A digital twin is much more than just 3D, as it inhabits the fourth dimension as well, that being time. It enriches the BIM with external data sources throughout the building’s lifespan. As residents, owners, and property offices change, the digital twin remains available to all stakeholders.
Information relevant to the building, such as contracts, construction documents, and maintenance information can be transferred effortlessly to the digital twin, and can be accessed by maintenance personnel and the inhabitants themselves, which makes it the most trustworthy real-time communication channel between stakeholders. Inspections and annual repairs can be handled reliably and conveniently, as all the information is maintained in the same place.
This takes the 3D customer experience to the whole new level. Having access to more up-to-date information allows, for example, a more accurate assessment of future renovation needs. The gathering data will no longer be fragmented or lost but becomes enriched and useful for the twin’s counterpart in the real world throughout its life cycle. You can clone the whole apartment. You can share the design and your beloved decoration with others, or you can sell the design for someone who wants to copy your awesome taste.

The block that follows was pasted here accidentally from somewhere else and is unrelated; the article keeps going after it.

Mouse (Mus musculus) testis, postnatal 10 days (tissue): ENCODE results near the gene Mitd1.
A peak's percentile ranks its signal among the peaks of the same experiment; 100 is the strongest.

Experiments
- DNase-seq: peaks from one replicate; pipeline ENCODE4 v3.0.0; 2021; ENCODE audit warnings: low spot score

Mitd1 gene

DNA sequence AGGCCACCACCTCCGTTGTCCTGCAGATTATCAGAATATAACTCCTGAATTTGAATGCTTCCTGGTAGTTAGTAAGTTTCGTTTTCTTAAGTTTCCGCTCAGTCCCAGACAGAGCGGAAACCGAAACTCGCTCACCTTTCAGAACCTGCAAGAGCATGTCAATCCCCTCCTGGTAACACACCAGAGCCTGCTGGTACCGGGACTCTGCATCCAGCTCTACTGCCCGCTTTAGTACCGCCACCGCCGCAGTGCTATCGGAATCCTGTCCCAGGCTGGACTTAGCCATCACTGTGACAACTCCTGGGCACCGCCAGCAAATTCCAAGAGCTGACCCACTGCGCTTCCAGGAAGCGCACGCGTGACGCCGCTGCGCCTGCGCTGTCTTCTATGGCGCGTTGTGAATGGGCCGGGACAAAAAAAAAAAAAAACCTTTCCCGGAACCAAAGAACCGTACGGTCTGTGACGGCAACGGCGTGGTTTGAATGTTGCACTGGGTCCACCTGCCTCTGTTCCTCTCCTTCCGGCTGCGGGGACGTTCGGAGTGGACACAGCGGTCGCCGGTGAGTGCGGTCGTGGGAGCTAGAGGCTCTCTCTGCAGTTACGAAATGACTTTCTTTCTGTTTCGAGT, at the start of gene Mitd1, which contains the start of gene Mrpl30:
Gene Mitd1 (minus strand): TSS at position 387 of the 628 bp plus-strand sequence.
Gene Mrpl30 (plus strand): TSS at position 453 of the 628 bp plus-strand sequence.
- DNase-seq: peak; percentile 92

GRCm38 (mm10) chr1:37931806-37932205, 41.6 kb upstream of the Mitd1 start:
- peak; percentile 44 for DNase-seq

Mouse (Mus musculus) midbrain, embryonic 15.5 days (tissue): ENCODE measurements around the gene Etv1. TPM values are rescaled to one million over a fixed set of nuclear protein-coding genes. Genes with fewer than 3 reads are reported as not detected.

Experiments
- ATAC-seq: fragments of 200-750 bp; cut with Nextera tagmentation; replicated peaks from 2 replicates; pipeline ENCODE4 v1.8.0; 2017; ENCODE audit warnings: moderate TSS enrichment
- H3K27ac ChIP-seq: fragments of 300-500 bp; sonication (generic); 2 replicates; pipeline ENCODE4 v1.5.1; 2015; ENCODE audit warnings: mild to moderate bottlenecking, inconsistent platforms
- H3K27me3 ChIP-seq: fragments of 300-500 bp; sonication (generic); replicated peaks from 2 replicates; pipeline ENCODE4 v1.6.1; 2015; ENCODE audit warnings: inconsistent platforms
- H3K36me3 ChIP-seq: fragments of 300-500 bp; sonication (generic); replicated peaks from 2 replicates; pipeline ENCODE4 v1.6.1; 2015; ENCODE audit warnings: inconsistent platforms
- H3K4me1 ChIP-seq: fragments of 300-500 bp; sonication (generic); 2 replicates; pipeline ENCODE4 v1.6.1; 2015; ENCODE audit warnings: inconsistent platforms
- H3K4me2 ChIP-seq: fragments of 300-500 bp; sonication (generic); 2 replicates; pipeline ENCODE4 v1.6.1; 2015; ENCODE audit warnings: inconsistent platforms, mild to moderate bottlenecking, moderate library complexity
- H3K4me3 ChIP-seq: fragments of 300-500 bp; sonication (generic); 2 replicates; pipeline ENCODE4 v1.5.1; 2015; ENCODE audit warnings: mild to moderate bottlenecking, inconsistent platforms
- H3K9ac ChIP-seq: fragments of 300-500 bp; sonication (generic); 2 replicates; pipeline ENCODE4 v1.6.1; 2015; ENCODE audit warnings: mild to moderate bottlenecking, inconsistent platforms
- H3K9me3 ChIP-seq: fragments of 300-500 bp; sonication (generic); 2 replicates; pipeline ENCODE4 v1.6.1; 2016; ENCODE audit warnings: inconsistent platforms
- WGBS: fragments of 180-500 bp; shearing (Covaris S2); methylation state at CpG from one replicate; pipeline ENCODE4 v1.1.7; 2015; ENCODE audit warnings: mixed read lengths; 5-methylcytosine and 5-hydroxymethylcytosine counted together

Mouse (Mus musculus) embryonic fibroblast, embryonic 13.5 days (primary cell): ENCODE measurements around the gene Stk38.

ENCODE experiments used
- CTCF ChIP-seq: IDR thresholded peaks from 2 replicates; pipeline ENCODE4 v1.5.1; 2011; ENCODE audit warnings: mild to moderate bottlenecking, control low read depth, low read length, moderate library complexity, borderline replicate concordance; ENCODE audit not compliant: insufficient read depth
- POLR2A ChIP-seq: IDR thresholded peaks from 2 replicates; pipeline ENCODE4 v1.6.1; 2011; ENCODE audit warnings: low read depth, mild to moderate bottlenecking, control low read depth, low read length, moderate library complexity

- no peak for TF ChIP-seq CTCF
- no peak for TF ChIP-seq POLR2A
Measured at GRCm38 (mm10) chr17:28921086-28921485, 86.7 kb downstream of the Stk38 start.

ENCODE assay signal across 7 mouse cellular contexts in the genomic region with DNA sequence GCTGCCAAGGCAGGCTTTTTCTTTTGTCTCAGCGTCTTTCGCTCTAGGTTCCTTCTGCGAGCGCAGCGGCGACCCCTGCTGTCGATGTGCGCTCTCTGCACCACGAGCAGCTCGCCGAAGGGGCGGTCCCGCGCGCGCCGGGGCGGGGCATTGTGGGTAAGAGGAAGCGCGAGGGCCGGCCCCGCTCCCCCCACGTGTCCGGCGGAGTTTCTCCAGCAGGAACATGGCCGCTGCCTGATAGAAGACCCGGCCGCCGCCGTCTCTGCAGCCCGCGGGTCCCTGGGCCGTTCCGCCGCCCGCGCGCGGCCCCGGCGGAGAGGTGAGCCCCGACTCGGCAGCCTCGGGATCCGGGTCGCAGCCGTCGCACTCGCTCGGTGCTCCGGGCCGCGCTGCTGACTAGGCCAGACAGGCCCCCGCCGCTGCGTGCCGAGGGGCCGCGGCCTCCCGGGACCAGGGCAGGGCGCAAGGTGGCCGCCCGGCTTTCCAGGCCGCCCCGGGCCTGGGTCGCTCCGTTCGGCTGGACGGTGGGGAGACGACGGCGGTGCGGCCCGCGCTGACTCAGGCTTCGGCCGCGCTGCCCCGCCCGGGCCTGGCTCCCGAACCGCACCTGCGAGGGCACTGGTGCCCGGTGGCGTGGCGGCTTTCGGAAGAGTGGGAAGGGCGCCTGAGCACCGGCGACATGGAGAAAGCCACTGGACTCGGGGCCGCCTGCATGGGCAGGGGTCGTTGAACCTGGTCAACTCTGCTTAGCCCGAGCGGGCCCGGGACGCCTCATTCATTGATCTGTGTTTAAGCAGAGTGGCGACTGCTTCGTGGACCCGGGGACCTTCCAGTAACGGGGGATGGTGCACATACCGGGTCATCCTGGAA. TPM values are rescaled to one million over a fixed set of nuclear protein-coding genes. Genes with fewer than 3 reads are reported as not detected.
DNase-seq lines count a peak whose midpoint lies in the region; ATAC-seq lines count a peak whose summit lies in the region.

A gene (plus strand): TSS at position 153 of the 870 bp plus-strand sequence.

In other words, a digital twin functions as a backup hard drive. It stores everything, including the whole history of renovations, the whole DNA of an apartment, and so much so, that if the building would burn down, it is possible to build it back exactly as it was. Or as it was a year ago. Or as it was when it was first built. This makes it the homeowner’s insurance, an assurance of continuity.
Or you can think of what iCloud is for your precious family photos.
Virtual reality (VR) and Augmented reality (AR) are both gaining momentum, and both solutions have enormous potential for the construction industry. According to the Fortune Business Insights report, the global market is projected to grow from USD 16,67 billion in 2022 to USD 227,34 billion by 2029.